PODCAST: Can California meet housing demand while hitting climate goals?
March 27, 2017
• New report says urban infill is the best answer
• “Infill housing is the smart choice, economically and environmentally”
A new report assessing the economic and environmental impacts of different California housing development strategies, the first academic evaluation of its kind, says boosting urban infill could be the best answer.
Conducted by University of California researchers and commissioned by the nonpartisan, nonprofit organization Next 10, the study projects three different residential development scenarios and examines how they would impact economic growth and the state’s ability to meet its 2030 climate goals.
“When deciding where to build new homes, infill housing is the smart choice, economically and environmentally,” says Noel Perry, businessman and founder of Next 10. “As our state works to address its housing shortage, keep its economy growing, and meet its climate targets, we should remember that where people live can be part of the solution to these challenges.”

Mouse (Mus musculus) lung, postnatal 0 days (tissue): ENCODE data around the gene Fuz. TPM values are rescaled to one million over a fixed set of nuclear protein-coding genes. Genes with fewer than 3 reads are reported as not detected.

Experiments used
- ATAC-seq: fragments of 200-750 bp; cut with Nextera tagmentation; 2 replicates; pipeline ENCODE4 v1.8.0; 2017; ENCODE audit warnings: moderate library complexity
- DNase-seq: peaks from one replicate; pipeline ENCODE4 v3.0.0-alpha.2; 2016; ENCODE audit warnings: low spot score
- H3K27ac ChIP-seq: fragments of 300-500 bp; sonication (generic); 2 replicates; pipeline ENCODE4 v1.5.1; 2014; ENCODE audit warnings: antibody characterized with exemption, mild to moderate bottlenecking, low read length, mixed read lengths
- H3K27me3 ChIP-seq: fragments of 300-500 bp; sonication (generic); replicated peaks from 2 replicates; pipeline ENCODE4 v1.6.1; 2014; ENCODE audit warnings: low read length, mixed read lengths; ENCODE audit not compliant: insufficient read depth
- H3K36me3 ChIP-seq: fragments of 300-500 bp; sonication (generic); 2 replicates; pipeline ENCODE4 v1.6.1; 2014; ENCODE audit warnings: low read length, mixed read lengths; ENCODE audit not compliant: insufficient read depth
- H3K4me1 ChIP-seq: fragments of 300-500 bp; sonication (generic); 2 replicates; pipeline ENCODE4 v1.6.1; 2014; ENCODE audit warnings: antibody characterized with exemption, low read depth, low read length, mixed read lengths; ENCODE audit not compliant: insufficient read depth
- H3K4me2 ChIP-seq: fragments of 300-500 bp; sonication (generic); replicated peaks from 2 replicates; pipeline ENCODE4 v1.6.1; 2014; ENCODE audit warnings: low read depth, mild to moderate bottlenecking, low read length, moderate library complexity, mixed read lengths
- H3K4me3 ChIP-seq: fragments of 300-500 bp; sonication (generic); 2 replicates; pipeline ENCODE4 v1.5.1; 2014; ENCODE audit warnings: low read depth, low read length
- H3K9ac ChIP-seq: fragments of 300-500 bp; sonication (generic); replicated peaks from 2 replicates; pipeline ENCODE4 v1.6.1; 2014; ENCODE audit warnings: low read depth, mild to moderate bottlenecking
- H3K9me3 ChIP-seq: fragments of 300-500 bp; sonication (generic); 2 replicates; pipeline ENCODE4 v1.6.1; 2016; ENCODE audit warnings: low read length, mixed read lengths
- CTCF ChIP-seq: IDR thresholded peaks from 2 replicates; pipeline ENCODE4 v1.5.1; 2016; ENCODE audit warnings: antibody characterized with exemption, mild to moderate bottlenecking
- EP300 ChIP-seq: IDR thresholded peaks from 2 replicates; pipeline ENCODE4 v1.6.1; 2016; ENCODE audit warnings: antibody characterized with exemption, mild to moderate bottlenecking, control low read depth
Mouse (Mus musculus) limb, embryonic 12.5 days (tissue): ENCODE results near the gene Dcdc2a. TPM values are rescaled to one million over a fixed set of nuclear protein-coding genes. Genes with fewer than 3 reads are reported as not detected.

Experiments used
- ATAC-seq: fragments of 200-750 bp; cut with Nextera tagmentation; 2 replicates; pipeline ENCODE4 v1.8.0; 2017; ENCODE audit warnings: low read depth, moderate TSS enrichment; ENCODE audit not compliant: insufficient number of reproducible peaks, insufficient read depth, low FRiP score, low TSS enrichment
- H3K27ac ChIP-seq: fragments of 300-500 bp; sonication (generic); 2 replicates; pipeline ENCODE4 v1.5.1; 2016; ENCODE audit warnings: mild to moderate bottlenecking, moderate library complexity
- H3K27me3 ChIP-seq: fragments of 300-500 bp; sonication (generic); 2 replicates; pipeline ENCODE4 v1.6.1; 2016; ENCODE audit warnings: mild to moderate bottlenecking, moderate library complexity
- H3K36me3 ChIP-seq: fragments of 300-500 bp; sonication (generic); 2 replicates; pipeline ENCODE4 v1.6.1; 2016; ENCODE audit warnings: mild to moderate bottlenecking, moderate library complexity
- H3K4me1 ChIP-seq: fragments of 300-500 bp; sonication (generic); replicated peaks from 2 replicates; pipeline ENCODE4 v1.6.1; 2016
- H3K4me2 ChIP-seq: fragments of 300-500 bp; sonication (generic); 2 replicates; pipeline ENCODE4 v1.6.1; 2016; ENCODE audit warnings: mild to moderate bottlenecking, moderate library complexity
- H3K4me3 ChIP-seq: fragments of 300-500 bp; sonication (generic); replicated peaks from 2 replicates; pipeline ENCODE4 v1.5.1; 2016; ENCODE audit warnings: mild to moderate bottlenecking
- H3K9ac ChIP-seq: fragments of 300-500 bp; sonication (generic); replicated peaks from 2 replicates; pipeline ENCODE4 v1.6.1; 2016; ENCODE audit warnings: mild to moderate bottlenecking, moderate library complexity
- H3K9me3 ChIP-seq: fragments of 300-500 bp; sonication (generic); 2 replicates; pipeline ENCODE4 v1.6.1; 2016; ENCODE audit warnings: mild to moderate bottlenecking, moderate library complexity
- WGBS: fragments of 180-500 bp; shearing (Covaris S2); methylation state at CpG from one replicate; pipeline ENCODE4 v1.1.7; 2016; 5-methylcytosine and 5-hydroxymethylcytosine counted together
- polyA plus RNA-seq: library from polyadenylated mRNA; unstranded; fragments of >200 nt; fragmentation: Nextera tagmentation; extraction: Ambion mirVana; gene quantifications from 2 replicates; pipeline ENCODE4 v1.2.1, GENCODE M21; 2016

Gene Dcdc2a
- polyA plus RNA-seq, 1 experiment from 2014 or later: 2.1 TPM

(Noel Perry talks about the research in today’s exclusive CVBT Audio Interview. Please click on the link below to listen now or to download the audio file for later listening.)
Next 10 commissioned the Center for Law, Energy and the Environment at UC Berkeley School of Law and the Terner Center for Housing Innovation at UC Berkeley to conduct the analysis and write the report.
“By encouraging housing near jobs, services and transit, along with savings on household energy use, the state can grow its economy and eliminate almost 1.8 million metric tons of greenhouse gas emissions per year,” says Ethan Elkind, director of the climate program at the Center for Law, Energy and the Environment at UC Berkeley’s School of Law. “That’s the equivalent of avoiding emissions from 378,100 passenger vehicles annually.”
But, says the Next 10 report, the infill scenario isn’t possible without policy change, at both state and local levels.